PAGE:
Measure A was the first really competitive measure, but it was not until this year a Measure R vote would pass.
While Nishi and WDAAC (West Davis Active Adult Community) would address different types of housing, we believe that voters were willing to pass housing measures, in part because they saw the housing crisis as creating a clear need for housing in Davis. Second was because neither project offered direct impacts to the bulk of voters. In short, the voters saw a clear need while not seeing a clear harm to their own interests.
The Vanguard thinking on housing has largely mirrored that of the community. Coming out of the period of rapid housing and residential growth, it made sense to pump the brakes on new housing. However, the pendulum had swung a bit too far and we were left with clear housing needs.
My point here is that if you look at things within the context of the history of Davis you will see that the change over 12 years is actually easily predictable, based on a change of circumstances and that the seeking of a conspiracy or monetary theory is unnecessary. We simply assessed the situation and concluded that the need for housing is much greater in 2018 than it was in 2006 when the Vanguard was founded. Many in the community agree.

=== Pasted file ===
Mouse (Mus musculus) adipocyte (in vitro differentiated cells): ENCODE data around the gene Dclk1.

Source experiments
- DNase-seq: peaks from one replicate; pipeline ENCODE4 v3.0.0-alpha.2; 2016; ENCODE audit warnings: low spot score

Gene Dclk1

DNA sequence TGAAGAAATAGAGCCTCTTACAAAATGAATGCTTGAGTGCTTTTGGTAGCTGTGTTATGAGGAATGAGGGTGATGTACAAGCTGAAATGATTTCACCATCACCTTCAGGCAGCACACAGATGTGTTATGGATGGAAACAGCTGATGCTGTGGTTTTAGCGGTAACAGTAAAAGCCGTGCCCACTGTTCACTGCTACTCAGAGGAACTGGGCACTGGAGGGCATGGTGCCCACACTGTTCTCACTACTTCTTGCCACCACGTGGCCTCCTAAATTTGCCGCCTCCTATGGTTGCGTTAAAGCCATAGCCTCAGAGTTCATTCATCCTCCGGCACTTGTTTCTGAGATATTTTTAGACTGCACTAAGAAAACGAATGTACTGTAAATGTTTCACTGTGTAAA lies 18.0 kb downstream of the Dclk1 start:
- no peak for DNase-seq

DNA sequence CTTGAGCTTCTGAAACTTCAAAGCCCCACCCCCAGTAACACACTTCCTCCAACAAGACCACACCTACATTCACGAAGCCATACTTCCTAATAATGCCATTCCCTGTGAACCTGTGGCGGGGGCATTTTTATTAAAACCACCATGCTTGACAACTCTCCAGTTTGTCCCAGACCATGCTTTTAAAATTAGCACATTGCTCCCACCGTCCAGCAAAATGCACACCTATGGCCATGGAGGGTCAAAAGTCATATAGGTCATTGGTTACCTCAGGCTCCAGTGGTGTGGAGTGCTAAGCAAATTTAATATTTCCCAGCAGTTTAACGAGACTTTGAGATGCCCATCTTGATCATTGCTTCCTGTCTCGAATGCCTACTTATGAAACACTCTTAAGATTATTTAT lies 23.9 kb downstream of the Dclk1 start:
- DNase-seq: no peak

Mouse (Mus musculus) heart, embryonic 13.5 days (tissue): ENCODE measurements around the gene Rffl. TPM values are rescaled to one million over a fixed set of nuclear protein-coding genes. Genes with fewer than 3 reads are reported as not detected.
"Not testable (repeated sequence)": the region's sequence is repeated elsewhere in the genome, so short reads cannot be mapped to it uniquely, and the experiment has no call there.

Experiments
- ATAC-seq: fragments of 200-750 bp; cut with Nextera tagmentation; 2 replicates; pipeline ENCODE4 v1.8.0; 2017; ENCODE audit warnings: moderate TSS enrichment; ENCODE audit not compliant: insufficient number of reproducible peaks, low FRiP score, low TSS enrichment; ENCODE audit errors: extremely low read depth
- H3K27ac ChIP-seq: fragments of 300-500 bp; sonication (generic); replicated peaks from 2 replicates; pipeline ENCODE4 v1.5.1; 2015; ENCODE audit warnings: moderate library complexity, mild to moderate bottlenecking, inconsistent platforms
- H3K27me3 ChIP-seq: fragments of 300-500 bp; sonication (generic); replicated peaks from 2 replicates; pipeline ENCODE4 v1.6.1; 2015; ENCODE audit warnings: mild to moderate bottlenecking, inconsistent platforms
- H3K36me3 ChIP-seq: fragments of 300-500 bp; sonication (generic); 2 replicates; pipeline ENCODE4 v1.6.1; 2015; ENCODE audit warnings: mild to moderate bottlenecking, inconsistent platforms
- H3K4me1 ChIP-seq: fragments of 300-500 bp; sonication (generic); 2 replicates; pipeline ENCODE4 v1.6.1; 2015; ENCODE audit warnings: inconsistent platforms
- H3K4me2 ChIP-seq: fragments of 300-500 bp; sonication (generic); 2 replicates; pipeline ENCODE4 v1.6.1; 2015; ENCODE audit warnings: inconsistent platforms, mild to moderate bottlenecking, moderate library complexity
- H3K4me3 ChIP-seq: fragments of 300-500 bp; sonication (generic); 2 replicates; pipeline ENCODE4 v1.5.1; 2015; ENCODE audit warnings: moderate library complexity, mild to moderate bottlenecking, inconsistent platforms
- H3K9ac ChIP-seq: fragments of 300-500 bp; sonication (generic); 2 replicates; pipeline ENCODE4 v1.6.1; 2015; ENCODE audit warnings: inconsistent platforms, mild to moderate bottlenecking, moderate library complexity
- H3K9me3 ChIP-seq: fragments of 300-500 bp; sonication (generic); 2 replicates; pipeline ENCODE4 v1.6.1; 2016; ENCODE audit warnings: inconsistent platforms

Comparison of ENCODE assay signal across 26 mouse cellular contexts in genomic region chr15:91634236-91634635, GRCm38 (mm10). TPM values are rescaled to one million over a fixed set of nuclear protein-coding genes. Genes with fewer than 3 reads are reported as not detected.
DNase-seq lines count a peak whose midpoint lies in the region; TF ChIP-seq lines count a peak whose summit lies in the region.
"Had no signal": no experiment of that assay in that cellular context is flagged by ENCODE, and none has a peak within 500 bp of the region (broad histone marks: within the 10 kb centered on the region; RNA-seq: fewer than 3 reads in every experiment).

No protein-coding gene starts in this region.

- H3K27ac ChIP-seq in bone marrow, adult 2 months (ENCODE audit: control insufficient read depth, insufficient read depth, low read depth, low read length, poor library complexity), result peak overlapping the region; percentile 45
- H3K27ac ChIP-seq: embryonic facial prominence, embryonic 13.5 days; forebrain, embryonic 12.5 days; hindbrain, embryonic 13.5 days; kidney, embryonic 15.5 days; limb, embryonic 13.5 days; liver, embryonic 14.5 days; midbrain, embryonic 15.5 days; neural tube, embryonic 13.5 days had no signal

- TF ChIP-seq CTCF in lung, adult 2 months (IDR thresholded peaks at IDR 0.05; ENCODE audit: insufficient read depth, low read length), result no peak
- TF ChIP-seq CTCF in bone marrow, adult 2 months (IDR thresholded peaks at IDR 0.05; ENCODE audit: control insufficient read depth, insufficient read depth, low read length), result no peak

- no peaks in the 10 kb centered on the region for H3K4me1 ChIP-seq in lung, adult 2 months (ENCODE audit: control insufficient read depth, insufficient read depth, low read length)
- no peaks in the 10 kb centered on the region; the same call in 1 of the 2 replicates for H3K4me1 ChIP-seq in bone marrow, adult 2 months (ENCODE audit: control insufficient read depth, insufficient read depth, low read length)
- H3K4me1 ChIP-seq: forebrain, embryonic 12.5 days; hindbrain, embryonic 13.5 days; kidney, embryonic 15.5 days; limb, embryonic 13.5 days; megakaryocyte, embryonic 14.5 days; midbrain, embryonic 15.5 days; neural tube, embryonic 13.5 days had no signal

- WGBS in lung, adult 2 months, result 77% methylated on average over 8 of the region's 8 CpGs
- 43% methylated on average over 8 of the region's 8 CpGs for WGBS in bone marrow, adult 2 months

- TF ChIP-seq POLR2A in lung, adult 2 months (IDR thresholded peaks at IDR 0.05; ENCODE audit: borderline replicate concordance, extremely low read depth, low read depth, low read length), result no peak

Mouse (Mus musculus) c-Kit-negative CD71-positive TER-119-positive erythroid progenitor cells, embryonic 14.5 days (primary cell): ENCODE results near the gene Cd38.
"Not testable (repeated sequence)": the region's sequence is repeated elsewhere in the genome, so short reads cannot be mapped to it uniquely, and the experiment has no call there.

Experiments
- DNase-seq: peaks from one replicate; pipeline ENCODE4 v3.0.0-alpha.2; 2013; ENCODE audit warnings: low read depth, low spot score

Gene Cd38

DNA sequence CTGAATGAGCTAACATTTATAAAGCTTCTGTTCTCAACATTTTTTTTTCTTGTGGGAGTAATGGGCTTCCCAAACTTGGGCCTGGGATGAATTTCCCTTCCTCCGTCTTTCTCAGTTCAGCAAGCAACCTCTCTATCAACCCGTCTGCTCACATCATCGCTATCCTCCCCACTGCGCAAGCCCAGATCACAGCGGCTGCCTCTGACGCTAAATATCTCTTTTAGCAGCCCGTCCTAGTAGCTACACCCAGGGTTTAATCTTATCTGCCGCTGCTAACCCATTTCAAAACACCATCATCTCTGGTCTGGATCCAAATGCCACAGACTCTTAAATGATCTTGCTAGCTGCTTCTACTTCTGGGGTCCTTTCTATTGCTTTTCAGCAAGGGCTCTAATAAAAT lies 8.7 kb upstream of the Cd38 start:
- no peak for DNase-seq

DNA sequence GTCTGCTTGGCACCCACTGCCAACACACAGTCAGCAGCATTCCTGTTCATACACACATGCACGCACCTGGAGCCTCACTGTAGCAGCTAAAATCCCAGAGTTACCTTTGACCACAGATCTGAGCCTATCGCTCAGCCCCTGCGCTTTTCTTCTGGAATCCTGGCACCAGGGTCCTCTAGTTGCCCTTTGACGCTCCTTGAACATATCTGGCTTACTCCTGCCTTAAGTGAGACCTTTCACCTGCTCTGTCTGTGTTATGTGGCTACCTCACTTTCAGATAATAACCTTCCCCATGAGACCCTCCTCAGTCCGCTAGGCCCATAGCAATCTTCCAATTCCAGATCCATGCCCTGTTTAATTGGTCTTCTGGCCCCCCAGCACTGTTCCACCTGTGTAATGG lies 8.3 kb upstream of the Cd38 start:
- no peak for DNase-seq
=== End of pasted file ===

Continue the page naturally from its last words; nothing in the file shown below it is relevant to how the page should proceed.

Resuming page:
The Vanguard in this light is not some sort of enemy of slow growth policies, but rather a reflection that the majority of the community now sees housing issues differently than it did a decade ago.
Moreover, those views are not static. They can shift back if we go too far in the other direction. For the most part, the Vanguard has been reluctant to develop peripherally. We have supported largely commercial development on the periphery, but most of the housing that has been approved has been multi-family housing that is infill.
While the door has opened a bit on peripheral housing, we are not seeing a new peripheral housing development as likely in the next decade. The focus most likely is going to be on redevelopment both at U-Mall and especially in the downtown.
—David M. Greenwald reporting